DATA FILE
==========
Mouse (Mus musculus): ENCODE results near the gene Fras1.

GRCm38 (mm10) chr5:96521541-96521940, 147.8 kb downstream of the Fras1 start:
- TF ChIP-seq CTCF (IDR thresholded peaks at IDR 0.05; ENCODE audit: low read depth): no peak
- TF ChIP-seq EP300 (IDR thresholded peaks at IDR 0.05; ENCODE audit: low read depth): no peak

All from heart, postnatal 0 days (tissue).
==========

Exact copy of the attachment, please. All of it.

Mouse (Mus musculus): ENCODE results near the gene Fras1.

GRCm38 (mm10) chr5:96521541-96521940, 147.8 kb downstream of the Fras1 start:
- TF ChIP-seq CTCF (IDR thresholded peaks at IDR 0.05; ENCODE audit: low read depth): no peak
- TF ChIP-seq EP300 (IDR thresholded peaks at IDR 0.05; ENCODE audit: low read depth): no peak

All from heart, postnatal 0 days (tissue).